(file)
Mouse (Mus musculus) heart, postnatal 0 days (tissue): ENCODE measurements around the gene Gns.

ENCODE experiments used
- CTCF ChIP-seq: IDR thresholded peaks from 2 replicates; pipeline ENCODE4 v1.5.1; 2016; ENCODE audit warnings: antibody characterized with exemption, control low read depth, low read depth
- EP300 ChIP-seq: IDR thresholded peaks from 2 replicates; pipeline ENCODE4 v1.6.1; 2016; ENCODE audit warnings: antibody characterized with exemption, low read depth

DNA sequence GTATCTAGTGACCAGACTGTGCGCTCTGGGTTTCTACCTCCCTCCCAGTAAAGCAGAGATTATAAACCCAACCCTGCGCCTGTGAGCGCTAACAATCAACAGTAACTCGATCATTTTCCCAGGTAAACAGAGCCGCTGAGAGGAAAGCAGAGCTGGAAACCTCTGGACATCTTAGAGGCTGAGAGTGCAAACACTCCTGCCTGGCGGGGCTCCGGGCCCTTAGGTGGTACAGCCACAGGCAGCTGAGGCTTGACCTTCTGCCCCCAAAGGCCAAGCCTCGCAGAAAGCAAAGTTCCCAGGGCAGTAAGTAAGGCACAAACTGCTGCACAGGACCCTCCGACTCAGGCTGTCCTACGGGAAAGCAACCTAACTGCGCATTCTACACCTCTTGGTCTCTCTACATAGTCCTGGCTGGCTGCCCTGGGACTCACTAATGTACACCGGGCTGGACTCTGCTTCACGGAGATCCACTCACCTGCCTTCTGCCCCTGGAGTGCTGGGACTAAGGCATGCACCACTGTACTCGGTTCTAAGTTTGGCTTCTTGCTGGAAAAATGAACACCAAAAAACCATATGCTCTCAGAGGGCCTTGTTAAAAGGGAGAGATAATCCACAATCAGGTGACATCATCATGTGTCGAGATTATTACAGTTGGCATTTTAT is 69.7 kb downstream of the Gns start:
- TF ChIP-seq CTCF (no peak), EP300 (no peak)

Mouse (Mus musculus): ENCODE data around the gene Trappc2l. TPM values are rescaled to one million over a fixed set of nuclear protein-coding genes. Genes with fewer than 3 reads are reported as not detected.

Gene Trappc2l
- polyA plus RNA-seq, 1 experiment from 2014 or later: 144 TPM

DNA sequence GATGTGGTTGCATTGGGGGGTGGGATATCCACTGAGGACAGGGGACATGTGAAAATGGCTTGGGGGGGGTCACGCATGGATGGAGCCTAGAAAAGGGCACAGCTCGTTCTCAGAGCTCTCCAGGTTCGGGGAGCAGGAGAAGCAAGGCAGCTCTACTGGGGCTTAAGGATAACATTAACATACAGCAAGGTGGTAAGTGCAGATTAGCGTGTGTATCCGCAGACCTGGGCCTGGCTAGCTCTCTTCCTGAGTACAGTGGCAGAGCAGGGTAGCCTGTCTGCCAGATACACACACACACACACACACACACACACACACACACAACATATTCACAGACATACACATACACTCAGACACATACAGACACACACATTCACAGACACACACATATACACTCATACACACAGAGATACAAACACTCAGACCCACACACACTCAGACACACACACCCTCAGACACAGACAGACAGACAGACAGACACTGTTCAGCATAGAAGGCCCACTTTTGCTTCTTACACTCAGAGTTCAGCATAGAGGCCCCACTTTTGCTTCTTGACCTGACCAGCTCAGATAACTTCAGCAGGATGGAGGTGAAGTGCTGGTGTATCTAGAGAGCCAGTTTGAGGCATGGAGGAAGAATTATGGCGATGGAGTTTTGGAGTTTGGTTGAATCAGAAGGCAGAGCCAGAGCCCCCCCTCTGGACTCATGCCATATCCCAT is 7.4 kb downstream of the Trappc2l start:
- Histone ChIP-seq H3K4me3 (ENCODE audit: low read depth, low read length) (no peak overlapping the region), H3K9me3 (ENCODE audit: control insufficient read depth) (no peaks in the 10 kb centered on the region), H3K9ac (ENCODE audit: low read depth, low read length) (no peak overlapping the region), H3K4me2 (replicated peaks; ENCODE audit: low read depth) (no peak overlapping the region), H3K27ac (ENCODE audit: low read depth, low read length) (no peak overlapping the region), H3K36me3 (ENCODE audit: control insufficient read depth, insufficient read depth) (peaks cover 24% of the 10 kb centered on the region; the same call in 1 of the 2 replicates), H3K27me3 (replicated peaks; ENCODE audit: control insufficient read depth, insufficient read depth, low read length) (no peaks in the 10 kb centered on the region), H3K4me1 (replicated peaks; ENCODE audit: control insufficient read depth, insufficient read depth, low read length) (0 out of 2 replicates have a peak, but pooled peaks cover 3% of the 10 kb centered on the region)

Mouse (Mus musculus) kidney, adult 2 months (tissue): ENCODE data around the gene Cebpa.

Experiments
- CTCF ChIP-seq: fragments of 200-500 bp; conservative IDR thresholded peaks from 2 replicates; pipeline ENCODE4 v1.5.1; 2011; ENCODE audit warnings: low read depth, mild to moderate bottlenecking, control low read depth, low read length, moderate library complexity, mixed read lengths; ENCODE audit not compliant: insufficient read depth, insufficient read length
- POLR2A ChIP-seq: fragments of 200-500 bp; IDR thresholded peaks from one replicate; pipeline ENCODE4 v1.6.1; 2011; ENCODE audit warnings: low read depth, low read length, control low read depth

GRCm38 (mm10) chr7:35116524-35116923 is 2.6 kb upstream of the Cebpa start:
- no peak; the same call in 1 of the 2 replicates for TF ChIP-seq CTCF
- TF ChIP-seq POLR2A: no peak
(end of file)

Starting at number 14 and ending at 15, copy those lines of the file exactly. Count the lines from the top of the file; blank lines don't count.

- CTCF ChIP-seq: fragments of 200-500 bp; conservative IDR thresholded peaks from 2 replicates; pipeline ENCODE4 v1.5.1; 2011; ENCODE audit warnings: low read depth, mild to moderate bottlenecking, control low read depth, low read length, moderate library complexity, mixed read lengths; ENCODE audit not compliant: insufficient read depth, insufficient read length
- POLR2A ChIP-seq: fragments of 200-500 bp; IDR thresholded peaks from one replicate; pipeline ENCODE4 v1.6.1; 2011; ENCODE audit warnings: low read depth, low read length, control low read depth